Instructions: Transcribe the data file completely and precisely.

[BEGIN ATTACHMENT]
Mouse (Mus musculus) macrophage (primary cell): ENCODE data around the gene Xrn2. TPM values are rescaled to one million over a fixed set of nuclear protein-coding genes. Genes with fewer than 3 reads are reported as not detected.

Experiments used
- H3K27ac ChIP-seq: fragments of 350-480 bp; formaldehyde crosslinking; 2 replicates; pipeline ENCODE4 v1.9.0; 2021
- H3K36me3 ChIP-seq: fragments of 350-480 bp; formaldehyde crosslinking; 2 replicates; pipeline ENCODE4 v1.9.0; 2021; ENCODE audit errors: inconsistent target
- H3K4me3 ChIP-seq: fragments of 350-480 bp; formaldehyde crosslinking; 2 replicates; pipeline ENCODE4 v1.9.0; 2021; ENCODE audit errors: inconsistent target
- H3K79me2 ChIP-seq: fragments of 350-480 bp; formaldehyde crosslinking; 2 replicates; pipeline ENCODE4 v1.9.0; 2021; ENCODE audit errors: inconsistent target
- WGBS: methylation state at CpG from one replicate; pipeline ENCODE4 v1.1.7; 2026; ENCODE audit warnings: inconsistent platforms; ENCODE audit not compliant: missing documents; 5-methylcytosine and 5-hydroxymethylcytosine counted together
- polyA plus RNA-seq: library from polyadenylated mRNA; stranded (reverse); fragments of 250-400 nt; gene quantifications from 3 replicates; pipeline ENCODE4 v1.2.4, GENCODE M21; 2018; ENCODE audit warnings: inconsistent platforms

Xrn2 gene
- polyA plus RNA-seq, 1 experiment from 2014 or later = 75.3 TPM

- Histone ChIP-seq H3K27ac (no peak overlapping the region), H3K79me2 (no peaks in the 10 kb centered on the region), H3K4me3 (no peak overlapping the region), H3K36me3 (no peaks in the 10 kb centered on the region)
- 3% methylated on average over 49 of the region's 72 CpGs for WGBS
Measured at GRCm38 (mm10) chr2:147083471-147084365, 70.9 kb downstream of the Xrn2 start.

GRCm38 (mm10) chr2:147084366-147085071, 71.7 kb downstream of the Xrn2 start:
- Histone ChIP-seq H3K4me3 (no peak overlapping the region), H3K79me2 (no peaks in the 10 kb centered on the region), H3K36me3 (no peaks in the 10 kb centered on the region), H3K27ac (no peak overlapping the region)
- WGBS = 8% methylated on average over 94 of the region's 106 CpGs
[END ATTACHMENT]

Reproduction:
Mouse (Mus musculus) macrophage (primary cell): ENCODE data around the gene Xrn2. TPM values are rescaled to one million over a fixed set of nuclear protein-coding genes. Genes with fewer than 3 reads are reported as not detected.

Experiments used
- H3K27ac ChIP-seq: fragments of 350-480 bp; formaldehyde crosslinking; 2 replicates; pipeline ENCODE4 v1.9.0; 2021
- H3K36me3 ChIP-seq: fragments of 350-480 bp; formaldehyde crosslinking; 2 replicates; pipeline ENCODE4 v1.9.0; 2021; ENCODE audit errors: inconsistent target
- H3K4me3 ChIP-seq: fragments of 350-480 bp; formaldehyde crosslinking; 2 replicates; pipeline ENCODE4 v1.9.0; 2021; ENCODE audit errors: inconsistent target
- H3K79me2 ChIP-seq: fragments of 350-480 bp; formaldehyde crosslinking; 2 replicates; pipeline ENCODE4 v1.9.0; 2021; ENCODE audit errors: inconsistent target
- WGBS: methylation state at CpG from one replicate; pipeline ENCODE4 v1.1.7; 2026; ENCODE audit warnings: inconsistent platforms; ENCODE audit not compliant: missing documents; 5-methylcytosine and 5-hydroxymethylcytosine counted together
- polyA plus RNA-seq: library from polyadenylated mRNA; stranded (reverse); fragments of 250-400 nt; gene quantifications from 3 replicates; pipeline ENCODE4 v1.2.4, GENCODE M21; 2018; ENCODE audit warnings: inconsistent platforms

Xrn2 gene
- polyA plus RNA-seq, 1 experiment from 2014 or later = 75.3 TPM

- Histone ChIP-seq H3K27ac (no peak overlapping the region), H3K79me2 (no peaks in the 10 kb centered on the region), H3K4me3 (no peak overlapping the region), H3K36me3 (no peaks in the 10 kb centered on the region)
- 3% methylated on average over 49 of the region's 72 CpGs for WGBS
Measured at GRCm38 (mm10) chr2:147083471-147084365, 70.9 kb downstream of the Xrn2 start.

GRCm38 (mm10) chr2:147084366-147085071, 71.7 kb downstream of the Xrn2 start:
- Histone ChIP-seq H3K4me3 (no peak overlapping the region), H3K79me2 (no peaks in the 10 kb centered on the region), H3K36me3 (no peaks in the 10 kb centered on the region), H3K27ac (no peak overlapping the region)
- WGBS = 8% methylated on average over 94 of the region's 106 CpGs